From Coffee Beans To Drinking Coffee: 8 Coffee Stages Explained

Coffee has existed for centuries, and it’s one of the most popular beverages in the world. It is enjoyed by millions of people every day, who appreciate its unique flavor and aroma. But have you ever wondered how coffee goes from being a humble bean to a delicious cup?

The journey from coffee bean to your mug starts long before you start brewing. From growth and harvesting to roasting and grinding, each step plays an important role in developing the flavor characteristics we all know and love.

In this article, we’ll explore these different stages so that you can better understand what makes up your favorite brew!

Coffee Beans Processing and Drying

Different types of processing can be used, depending on the type of bean and desired flavor profile.

Dry processing- freshly picked cherries are dried in the sun on concrete patios or raised beds until they reach an optimal 11-12% humidity level before hulling off the bean. 

The resulting coffees tend to have a more intense flavor profile with higher acidity levels due to their long drying time compared to other processing methods.

Wet processing- commonly used for Arabica coffee- helps preserve some of its delicate flavors while producing a cleaner cup.

In this method, the cherry pulp is removed by passing through water channels and then placed into fermentation tanks for 12 – 48 hours, depending on climatic conditions.

They are then washed away with clean water leaving behind only pure coffee beans, which will be dried immediately afterward either in mechanical driers or left out under direct sunlight until reaching 11 – 12 % moisture content.

Milling the Beans

Milling the beans is one of the most important steps in turning coffee beans into a cup of delicious coffee. It involves two processes: hulling and polishing and grading and sorting.

Hulling removes the parchment layer from each bean. The parchment layer protects the bean during shipping but must be removed for roasting. After removal, the beans are polished to remove any remaining papery material. 

Hulling ensures that all the flavor compounds remain intact before roasting begins.

Coffee grading involves separating the beans by size, shape, color, and density – all factors that can affect the final product’s flavor.

A large screen sieve is used to separate different sizes. Smaller screens are then used to sort out any stones or other foreign matter that may have made it through the first screening process.

After the initial screening process, a “color sorter” machine is used to distinguish between greenish-brown underdeveloped beans from dark brown fully developed ones.

The machine also separates any defective or discolored beans and those with insect damage or excessive moisture content, which could negatively impact flavor and aroma if ingested in your cup of coffee.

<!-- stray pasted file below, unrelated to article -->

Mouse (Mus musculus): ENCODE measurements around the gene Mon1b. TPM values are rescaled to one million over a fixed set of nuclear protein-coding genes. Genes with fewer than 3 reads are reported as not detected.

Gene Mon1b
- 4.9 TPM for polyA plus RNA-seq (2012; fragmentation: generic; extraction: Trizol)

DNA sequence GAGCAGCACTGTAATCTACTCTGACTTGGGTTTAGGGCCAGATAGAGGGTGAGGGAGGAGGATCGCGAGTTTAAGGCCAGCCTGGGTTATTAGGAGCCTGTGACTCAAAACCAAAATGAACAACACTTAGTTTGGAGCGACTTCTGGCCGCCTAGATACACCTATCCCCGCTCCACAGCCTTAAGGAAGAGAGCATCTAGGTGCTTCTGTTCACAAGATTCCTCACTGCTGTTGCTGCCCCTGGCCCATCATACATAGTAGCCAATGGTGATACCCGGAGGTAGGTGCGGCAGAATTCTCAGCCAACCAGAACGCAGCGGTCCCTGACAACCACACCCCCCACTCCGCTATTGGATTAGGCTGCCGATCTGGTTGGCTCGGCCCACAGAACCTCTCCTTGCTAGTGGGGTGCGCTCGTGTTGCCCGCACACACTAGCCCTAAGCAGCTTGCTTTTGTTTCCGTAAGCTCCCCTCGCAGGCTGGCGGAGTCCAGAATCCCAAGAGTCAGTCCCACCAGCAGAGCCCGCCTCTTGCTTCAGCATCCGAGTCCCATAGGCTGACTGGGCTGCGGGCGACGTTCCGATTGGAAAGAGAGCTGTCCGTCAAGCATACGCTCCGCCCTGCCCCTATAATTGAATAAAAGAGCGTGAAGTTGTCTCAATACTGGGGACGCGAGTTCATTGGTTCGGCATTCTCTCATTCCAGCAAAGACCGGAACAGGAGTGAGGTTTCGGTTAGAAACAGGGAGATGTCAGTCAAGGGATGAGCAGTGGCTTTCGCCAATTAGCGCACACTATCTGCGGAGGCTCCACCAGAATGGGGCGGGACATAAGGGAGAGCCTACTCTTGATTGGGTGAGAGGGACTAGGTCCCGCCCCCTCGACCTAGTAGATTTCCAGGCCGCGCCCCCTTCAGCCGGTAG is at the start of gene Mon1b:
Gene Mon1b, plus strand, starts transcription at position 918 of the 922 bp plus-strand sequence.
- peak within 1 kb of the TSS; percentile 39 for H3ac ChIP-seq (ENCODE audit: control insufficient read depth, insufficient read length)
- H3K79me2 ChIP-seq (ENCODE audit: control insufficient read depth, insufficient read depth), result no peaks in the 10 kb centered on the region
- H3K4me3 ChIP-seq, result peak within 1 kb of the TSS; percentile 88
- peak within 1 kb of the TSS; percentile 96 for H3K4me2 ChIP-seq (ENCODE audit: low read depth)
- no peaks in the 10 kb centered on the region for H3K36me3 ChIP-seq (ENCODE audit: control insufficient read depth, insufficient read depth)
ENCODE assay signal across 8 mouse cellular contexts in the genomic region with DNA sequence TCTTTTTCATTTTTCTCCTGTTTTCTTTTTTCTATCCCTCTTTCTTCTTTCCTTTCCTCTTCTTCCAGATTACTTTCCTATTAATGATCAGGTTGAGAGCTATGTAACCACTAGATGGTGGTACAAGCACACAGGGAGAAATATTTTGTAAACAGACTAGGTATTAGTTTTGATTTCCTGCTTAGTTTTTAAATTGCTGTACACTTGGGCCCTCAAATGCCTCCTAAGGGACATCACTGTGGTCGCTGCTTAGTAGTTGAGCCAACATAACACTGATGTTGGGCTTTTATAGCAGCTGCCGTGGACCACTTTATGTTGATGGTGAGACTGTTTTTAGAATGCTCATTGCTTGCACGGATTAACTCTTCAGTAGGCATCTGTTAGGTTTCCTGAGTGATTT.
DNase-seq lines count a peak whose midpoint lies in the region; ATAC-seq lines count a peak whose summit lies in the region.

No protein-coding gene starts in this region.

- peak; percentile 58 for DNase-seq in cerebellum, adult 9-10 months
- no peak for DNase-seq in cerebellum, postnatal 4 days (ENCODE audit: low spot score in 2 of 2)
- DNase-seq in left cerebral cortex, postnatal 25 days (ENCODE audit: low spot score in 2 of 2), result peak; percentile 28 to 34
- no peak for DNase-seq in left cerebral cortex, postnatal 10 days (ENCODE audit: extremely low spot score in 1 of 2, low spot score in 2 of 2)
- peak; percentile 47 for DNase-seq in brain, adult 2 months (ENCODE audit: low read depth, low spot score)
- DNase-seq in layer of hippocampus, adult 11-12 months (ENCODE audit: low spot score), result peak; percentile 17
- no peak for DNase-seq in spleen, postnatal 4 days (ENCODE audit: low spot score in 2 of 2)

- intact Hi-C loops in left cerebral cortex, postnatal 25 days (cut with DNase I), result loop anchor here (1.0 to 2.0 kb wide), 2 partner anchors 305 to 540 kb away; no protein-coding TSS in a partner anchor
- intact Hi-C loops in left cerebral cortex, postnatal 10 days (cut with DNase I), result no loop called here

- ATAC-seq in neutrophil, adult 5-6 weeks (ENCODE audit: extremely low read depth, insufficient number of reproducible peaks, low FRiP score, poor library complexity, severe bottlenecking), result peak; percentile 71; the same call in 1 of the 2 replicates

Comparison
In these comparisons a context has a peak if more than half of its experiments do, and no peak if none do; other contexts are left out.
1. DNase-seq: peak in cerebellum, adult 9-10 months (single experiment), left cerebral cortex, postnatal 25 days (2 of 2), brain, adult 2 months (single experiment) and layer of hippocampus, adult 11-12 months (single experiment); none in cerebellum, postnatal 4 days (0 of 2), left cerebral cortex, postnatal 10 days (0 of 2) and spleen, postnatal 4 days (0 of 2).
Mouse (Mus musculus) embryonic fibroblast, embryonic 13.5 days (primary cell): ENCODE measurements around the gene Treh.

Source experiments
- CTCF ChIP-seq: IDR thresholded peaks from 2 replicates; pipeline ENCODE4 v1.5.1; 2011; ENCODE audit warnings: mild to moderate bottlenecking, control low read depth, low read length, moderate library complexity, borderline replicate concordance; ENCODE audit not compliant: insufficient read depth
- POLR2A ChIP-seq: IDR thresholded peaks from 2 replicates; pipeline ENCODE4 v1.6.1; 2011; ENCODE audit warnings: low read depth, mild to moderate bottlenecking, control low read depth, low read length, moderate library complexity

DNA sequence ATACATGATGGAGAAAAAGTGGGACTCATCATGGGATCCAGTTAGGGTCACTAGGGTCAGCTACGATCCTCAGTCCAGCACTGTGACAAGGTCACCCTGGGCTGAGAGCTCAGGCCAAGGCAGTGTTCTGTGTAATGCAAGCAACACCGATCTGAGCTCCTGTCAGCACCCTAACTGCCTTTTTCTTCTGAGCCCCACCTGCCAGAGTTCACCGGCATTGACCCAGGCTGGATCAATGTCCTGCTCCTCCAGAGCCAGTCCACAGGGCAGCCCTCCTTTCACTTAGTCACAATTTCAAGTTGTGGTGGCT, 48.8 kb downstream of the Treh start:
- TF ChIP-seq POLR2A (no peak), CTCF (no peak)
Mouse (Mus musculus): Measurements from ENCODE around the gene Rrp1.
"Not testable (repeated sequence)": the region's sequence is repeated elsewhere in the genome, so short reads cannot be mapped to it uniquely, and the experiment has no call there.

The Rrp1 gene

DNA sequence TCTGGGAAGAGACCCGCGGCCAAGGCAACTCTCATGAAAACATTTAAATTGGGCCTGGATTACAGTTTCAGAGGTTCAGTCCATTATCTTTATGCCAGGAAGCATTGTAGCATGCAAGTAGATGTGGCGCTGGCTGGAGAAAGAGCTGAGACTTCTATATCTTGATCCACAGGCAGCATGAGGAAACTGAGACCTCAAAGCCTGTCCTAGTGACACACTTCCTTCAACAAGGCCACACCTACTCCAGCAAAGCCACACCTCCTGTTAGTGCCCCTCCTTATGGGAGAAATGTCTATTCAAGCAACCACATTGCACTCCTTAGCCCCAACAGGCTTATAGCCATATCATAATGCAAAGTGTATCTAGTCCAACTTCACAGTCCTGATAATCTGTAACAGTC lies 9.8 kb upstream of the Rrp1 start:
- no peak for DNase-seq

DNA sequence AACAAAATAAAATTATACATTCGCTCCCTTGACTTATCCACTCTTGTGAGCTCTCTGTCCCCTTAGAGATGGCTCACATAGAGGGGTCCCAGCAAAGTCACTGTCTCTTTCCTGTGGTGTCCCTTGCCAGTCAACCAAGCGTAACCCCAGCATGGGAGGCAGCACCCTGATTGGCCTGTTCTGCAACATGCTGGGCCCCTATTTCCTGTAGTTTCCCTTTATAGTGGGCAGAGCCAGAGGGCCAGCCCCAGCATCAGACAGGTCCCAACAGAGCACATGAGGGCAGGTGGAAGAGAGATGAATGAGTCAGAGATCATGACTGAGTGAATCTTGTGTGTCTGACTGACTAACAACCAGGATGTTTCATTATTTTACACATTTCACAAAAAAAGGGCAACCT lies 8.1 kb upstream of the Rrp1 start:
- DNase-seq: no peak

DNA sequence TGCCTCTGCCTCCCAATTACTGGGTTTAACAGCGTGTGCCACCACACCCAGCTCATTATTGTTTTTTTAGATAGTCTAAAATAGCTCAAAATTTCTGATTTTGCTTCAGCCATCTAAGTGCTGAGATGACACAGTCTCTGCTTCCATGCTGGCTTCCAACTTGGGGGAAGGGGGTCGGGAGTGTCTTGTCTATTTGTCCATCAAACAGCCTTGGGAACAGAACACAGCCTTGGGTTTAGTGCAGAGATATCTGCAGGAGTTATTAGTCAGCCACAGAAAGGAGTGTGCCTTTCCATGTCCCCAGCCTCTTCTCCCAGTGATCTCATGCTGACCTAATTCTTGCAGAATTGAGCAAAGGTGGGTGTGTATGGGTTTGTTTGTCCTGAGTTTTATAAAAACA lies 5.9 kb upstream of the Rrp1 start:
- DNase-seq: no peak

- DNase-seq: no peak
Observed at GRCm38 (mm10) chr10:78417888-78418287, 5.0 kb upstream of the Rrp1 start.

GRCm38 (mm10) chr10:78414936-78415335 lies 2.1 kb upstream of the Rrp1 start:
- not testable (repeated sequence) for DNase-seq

Once sorted by size, color, and quality grade, each batch is given an official score based on its characteristics, such as body (how full-bodied it tastes when brewed), acidity (the amount of tartness present), and aroma (what flavors you smell when taking a whiff).

The higher quality grades tend to fetch higher prices due to their superior taste profile compared with lower grades which usually contain more defects/flaws than their premium counterparts.

Exporting the Beans

This involves transporting the beans from their country of origin, usually in sacks or containers, to other countries worldwide. The export process requires careful handling and storage to ensure the beans arrive at their destination in optimal condition.

The packaging includes using protective packaging materials like burlap sacks with jute string closures along with wooden pallets when shipping large volumes of green beans overseas.

Tasting the coffee

Evaluating flavor and aroma, known as “cupping” or “coffee tasting,” helps producers determine if their product meets certain standards. It also allows them to distinguish between different types and grades of coffee.

Cupping involves brewing a sample batch of freshly roasted coffee grounds with hot water and then scoping up some liquid from the surface with a small spoon. 

The taster slurps the liquid onto their palate to cover all parts evenly, allowing them to simultaneously take in all aspects of the flavor profile.

The cupper then assesses several key characteristics such as body (the feel on one’s tongue), acidity (a pleasant tartness or sharpness), sweetness (the presence or absence of subtle flavors like caramel or chocolate), and aftertaste (flavors lingering after swallowing).

Other factors like balance, complexity, uniformity, and cleanliness are considered when evaluating quality.